I believe I shared many times this information: I am tool-addicted. If I can buy a bunch of old shoemaker tools – that is a Xmas for me. And stays for weeks, until I clean them try to find out some of them what they are good for. They sources start to disappear for it, so I decided to search for a good maker and ask him to make some.
Here is the nice collection. The steel he made really exceeds my expectations: 56 rockwell. If you don’t know what it means: very hard, so keeps the edge for a long time. You can skive, cut or whatever you want to do with this knives, if you would work with melted butter. The shapes are the exact copies of some old knives, made in 1939, Sweden. Perfect form, very well shaped and ergonomical edge. I used the Hungarian style straight edge before these, but when I got the first knife like this from ebay, I changed immediately. Skiving (I don’t like that before them) is just fun.
The signed ones are the new, the others are the old stuff.
Channel knives and feather knives. The ones with the light handles are the new.
Complete price list comes soon.
.. but happy! We extended with my great collague from Seattle who arrived to refine his knowledge about welted shoes. Now we are 4 + 1 upper maker sometimes, so we have to make 1-2 litre of coffee/day. We have a huge war about which is the better one: Brasilian or the US roasted from Peru? Kieran is an expert, Ana is from Brasil… and I have fun teasing them and drink better and better coffee – sometimes too much I believe.
Accidentaly they took a red uniform.
A shoemaker friend asked me: Are you crazy? You educate your competitors?
Yes, I do. 🙂 First: Shoemaking is not just about competitions. It is an art, which deserve to survive.. and: I enjoy it. I don’t think that the market is not big enough to provide orders for many more makers. And finally: if there is no “education” to the customer, how the hell they will know what the handmade shoe is, and how it should be appreciated?
Ana from Brasil. Hates my coffee, destroy all of her fingers, but precise and draws nice. I assume you will hear from her because of the beautiful creations for women.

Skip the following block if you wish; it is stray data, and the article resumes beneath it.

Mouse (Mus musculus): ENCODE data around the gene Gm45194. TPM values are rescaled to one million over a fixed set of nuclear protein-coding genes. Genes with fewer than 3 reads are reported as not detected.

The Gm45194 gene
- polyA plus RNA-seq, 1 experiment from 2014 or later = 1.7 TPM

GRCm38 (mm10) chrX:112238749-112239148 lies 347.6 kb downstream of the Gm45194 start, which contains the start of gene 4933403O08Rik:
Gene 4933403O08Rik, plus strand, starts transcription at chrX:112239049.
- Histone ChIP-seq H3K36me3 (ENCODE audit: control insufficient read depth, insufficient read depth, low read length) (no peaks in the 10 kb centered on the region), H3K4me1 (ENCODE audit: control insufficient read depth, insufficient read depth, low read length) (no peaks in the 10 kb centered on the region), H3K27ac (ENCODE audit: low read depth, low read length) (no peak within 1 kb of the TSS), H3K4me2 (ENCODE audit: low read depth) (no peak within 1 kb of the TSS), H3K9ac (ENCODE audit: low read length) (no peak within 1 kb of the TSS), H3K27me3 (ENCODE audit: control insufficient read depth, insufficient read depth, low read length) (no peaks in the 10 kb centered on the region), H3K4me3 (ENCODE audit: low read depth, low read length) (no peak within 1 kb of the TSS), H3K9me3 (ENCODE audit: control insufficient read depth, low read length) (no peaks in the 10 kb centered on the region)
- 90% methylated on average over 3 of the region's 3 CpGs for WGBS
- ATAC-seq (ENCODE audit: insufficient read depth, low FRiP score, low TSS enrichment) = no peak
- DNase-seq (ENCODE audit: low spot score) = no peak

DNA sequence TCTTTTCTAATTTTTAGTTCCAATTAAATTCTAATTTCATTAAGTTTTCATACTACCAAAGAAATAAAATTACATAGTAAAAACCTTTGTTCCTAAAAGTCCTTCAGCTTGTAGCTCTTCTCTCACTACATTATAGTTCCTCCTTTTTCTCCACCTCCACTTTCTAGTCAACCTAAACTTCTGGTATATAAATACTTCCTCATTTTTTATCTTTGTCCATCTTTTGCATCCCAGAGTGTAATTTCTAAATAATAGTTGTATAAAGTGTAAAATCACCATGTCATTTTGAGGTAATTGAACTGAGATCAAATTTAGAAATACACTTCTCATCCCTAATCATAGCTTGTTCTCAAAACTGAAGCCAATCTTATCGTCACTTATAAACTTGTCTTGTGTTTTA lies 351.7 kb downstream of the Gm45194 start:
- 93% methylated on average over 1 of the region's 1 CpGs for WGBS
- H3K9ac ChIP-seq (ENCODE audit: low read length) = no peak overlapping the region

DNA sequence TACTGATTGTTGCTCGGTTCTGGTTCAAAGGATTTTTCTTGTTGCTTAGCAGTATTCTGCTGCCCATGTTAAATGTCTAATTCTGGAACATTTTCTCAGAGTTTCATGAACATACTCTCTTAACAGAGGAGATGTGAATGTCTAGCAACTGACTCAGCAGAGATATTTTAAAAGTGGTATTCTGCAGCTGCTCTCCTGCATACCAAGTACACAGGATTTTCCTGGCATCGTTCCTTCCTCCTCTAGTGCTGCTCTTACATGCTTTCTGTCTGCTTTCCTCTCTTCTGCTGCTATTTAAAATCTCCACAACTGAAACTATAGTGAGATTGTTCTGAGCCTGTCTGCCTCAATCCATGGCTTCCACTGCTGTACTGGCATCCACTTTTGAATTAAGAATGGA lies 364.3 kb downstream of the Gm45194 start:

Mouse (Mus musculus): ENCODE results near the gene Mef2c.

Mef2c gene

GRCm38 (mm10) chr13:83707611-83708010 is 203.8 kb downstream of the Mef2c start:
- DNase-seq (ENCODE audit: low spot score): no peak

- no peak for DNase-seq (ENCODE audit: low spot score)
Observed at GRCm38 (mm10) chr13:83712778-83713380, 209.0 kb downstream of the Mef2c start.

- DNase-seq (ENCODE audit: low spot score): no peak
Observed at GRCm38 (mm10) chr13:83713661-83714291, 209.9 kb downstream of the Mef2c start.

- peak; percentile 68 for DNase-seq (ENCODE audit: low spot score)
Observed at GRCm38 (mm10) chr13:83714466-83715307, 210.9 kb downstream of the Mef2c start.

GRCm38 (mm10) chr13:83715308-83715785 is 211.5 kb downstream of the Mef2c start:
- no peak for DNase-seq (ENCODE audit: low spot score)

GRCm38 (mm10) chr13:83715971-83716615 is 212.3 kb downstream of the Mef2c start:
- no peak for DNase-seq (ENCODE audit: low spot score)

Kieran from the States. Entusiastic, writes his own blog, replacing my head with Photoshop, and eager to learn ancient techniques.
When I started making shoes, I never realised that one day someone will consider to learn from me. I am also a student, learning everyday something new about shoes, still curious like a child about leathers, chemicals, techniques… On the other hand, I am one of the last “mohicans”. One of the very less people, who still know how to make REAL* shoes by hand – teaching is a duty for me. I heard from a western shoemaker that he knows something like 2-3 technologies for making bespoke shoes – thanks to the Hungarian traditions, I know more than 10. I shouldn’t keep this knowledge for myself.
So I accepted some student into my workshop to get deep into this craft and to pu fire under their ass, if they don’t go deep enough :). Kieran and Ana arrived from America – the States and Brasil – to learn shoemaking. Kieran had some experience before, Ana nothing, but both of them are eager to learn and I must say talented. They are more and more over the basics stuff – using the tools, making the first “something-like-a-shoe” projects, practising how to last, how to using the pegging awl, some stitching, skiving. Now we focus on the more accurate work (and wearing the protective eqipments 🙂 ).
Here they are.
* I checked some shoemaking school around the world yesterday. I must say som of them just separates the student from money – for nothing, teaching on-sense, non-practical techniques, what we – shoesmakers never used and will never use. Those are not good for practice, not good for anything, just mislead students about this craft. Not every object is shoe, what you can wear on your foot…